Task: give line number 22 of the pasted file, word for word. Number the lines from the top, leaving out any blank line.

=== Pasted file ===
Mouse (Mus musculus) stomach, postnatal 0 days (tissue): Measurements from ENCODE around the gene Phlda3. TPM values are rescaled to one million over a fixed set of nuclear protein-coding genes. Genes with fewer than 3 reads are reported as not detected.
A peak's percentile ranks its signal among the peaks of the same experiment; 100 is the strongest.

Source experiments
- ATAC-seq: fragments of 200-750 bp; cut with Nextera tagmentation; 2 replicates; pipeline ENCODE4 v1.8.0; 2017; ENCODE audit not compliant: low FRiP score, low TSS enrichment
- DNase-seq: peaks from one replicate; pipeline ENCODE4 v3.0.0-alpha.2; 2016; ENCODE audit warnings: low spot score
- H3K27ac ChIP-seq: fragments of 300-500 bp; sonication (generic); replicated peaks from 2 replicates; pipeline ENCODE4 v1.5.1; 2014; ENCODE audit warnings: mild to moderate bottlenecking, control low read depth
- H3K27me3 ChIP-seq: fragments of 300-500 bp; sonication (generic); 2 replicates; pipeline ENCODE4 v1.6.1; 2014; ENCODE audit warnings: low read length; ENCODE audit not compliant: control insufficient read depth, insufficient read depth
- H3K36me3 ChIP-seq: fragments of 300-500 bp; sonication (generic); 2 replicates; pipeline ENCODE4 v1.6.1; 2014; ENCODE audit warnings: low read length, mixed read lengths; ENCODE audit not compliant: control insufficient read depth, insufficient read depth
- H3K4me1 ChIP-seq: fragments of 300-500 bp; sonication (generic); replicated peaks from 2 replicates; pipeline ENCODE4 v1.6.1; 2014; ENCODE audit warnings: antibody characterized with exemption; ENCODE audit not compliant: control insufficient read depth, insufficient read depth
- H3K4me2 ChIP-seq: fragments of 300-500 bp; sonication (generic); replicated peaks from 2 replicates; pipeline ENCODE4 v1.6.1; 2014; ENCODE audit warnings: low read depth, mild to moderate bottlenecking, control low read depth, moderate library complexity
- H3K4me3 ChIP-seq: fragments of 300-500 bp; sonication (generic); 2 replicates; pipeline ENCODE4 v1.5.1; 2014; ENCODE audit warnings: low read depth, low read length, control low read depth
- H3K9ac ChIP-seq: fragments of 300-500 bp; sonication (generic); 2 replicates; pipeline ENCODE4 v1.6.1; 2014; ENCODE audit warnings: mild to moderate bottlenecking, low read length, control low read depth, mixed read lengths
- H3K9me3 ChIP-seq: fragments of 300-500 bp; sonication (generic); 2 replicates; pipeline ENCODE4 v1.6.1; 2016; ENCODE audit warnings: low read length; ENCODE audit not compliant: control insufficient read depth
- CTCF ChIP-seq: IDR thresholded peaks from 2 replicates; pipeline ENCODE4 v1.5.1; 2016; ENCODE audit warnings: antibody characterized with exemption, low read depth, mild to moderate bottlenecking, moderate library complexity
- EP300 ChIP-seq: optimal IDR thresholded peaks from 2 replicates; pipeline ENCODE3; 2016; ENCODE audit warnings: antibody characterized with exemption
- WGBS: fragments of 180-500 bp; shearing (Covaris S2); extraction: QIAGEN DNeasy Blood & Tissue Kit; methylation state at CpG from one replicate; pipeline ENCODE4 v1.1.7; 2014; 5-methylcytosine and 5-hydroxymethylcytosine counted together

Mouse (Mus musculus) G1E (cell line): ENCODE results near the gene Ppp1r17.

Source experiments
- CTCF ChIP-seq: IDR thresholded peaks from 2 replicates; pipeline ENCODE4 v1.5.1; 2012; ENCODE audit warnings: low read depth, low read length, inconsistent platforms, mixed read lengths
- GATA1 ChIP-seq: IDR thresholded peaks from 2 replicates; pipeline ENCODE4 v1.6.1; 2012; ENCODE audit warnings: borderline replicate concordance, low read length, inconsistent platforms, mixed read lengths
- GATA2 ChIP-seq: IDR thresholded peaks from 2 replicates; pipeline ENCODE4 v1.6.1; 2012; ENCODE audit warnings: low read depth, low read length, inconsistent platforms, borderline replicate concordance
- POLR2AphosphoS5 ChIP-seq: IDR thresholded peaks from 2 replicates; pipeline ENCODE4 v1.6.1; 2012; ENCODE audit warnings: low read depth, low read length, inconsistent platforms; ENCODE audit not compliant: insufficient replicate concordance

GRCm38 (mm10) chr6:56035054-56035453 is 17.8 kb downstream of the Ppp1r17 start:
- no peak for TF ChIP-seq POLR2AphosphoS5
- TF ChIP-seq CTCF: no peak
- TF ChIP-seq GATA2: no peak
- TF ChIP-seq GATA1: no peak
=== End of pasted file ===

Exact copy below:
- POLR2AphosphoS5 ChIP-seq: IDR thresholded peaks from 2 replicates; pipeline ENCODE4 v1.6.1; 2012; ENCODE audit warnings: low read depth, low read length, inconsistent platforms; ENCODE audit not compliant: insufficient replicate concordance